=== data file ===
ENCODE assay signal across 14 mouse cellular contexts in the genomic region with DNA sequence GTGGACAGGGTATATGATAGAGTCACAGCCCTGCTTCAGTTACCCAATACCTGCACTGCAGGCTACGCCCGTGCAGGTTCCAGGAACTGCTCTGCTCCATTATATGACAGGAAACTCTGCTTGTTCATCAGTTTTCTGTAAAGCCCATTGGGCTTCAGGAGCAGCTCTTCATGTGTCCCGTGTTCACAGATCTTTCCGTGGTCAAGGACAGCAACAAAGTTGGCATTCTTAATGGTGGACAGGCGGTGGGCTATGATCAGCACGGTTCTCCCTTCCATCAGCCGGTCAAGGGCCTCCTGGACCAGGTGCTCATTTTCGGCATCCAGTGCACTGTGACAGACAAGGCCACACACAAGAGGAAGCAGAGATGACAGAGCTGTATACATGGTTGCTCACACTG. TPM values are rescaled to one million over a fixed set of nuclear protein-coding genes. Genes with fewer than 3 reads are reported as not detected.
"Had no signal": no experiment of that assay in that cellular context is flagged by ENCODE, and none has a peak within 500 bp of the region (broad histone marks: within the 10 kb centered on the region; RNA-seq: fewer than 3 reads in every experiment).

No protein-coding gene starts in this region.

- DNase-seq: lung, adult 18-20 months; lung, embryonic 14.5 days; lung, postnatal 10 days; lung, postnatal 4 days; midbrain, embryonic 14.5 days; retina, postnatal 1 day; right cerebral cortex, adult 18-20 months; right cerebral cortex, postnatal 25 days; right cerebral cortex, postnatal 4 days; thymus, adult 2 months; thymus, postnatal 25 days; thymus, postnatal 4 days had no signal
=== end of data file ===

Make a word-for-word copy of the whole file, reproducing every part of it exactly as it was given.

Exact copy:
ENCODE assay signal across 14 mouse cellular contexts in the genomic region with DNA sequence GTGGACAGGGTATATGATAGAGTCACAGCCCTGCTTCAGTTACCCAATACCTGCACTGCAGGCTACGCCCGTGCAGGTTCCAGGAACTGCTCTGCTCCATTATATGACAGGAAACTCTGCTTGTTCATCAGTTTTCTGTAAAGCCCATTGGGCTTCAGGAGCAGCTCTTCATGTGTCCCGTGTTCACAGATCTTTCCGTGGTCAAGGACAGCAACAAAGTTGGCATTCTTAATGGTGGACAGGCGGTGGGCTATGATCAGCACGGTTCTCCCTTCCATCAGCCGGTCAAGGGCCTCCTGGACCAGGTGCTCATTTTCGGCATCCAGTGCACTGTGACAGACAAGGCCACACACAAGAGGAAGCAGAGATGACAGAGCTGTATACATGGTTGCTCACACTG. TPM values are rescaled to one million over a fixed set of nuclear protein-coding genes. Genes with fewer than 3 reads are reported as not detected.
"Had no signal": no experiment of that assay in that cellular context is flagged by ENCODE, and none has a peak within 500 bp of the region (broad histone marks: within the 10 kb centered on the region; RNA-seq: fewer than 3 reads in every experiment).

No protein-coding gene starts in this region.

- DNase-seq: lung, adult 18-20 months; lung, embryonic 14.5 days; lung, postnatal 10 days; lung, postnatal 4 days; midbrain, embryonic 14.5 days; retina, postnatal 1 day; right cerebral cortex, adult 18-20 months; right cerebral cortex, postnatal 25 days; right cerebral cortex, postnatal 4 days; thymus, adult 2 months; thymus, postnatal 25 days; thymus, postnatal 4 days had no signal